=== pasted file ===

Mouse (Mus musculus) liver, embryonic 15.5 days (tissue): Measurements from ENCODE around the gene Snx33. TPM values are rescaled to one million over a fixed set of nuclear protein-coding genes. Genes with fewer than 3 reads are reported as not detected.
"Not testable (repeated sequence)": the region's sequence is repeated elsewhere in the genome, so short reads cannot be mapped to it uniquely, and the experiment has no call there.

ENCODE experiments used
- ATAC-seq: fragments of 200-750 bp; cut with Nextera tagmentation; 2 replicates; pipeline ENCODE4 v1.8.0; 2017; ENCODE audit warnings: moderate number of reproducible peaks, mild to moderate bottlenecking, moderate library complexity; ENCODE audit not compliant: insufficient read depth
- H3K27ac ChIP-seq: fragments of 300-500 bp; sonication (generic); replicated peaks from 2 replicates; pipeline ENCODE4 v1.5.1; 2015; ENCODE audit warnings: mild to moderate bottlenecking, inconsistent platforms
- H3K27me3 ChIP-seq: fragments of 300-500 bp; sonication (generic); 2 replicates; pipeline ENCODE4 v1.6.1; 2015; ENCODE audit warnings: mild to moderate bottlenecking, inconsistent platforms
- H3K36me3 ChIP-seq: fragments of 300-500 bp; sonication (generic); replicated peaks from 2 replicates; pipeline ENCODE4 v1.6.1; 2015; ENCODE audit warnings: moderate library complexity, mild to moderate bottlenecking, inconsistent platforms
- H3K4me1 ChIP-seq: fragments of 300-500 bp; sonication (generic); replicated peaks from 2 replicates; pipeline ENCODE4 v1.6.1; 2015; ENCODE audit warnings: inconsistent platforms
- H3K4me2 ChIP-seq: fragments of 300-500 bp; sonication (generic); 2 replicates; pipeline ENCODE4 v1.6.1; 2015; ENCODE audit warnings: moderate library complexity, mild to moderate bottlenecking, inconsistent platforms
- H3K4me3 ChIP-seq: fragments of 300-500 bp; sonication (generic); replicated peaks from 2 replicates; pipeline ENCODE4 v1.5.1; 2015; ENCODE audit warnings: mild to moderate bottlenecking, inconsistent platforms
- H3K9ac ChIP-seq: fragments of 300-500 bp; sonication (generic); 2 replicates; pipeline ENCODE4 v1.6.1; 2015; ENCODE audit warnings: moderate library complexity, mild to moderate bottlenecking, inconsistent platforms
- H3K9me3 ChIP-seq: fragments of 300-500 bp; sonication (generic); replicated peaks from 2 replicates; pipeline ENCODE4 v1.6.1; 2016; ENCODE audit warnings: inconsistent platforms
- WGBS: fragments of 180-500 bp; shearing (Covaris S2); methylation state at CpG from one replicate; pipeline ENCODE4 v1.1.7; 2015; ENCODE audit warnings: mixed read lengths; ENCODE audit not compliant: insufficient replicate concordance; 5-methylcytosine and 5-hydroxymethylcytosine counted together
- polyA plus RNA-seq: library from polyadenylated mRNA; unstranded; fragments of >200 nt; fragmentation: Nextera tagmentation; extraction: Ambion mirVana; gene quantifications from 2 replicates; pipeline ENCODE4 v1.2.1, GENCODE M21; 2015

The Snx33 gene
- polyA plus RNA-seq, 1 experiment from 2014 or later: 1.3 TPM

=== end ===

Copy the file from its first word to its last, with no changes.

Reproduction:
Mouse (Mus musculus) liver, embryonic 15.5 days (tissue): Measurements from ENCODE around the gene Snx33. TPM values are rescaled to one million over a fixed set of nuclear protein-coding genes. Genes with fewer than 3 reads are reported as not detected.
"Not testable (repeated sequence)": the region's sequence is repeated elsewhere in the genome, so short reads cannot be mapped to it uniquely, and the experiment has no call there.

ENCODE experiments used
- ATAC-seq: fragments of 200-750 bp; cut with Nextera tagmentation; 2 replicates; pipeline ENCODE4 v1.8.0; 2017; ENCODE audit warnings: moderate number of reproducible peaks, mild to moderate bottlenecking, moderate library complexity; ENCODE audit not compliant: insufficient read depth
- H3K27ac ChIP-seq: fragments of 300-500 bp; sonication (generic); replicated peaks from 2 replicates; pipeline ENCODE4 v1.5.1; 2015; ENCODE audit warnings: mild to moderate bottlenecking, inconsistent platforms
- H3K27me3 ChIP-seq: fragments of 300-500 bp; sonication (generic); 2 replicates; pipeline ENCODE4 v1.6.1; 2015; ENCODE audit warnings: mild to moderate bottlenecking, inconsistent platforms
- H3K36me3 ChIP-seq: fragments of 300-500 bp; sonication (generic); replicated peaks from 2 replicates; pipeline ENCODE4 v1.6.1; 2015; ENCODE audit warnings: moderate library complexity, mild to moderate bottlenecking, inconsistent platforms
- H3K4me1 ChIP-seq: fragments of 300-500 bp; sonication (generic); replicated peaks from 2 replicates; pipeline ENCODE4 v1.6.1; 2015; ENCODE audit warnings: inconsistent platforms
- H3K4me2 ChIP-seq: fragments of 300-500 bp; sonication (generic); 2 replicates; pipeline ENCODE4 v1.6.1; 2015; ENCODE audit warnings: moderate library complexity, mild to moderate bottlenecking, inconsistent platforms
- H3K4me3 ChIP-seq: fragments of 300-500 bp; sonication (generic); replicated peaks from 2 replicates; pipeline ENCODE4 v1.5.1; 2015; ENCODE audit warnings: mild to moderate bottlenecking, inconsistent platforms
- H3K9ac ChIP-seq: fragments of 300-500 bp; sonication (generic); 2 replicates; pipeline ENCODE4 v1.6.1; 2015; ENCODE audit warnings: moderate library complexity, mild to moderate bottlenecking, inconsistent platforms
- H3K9me3 ChIP-seq: fragments of 300-500 bp; sonication (generic); replicated peaks from 2 replicates; pipeline ENCODE4 v1.6.1; 2016; ENCODE audit warnings: inconsistent platforms
- WGBS: fragments of 180-500 bp; shearing (Covaris S2); methylation state at CpG from one replicate; pipeline ENCODE4 v1.1.7; 2015; ENCODE audit warnings: mixed read lengths; ENCODE audit not compliant: insufficient replicate concordance; 5-methylcytosine and 5-hydroxymethylcytosine counted together
- polyA plus RNA-seq: library from polyadenylated mRNA; unstranded; fragments of >200 nt; fragmentation: Nextera tagmentation; extraction: Ambion mirVana; gene quantifications from 2 replicates; pipeline ENCODE4 v1.2.1, GENCODE M21; 2015

The Snx33 gene
- polyA plus RNA-seq, 1 experiment from 2014 or later: 1.3 TPM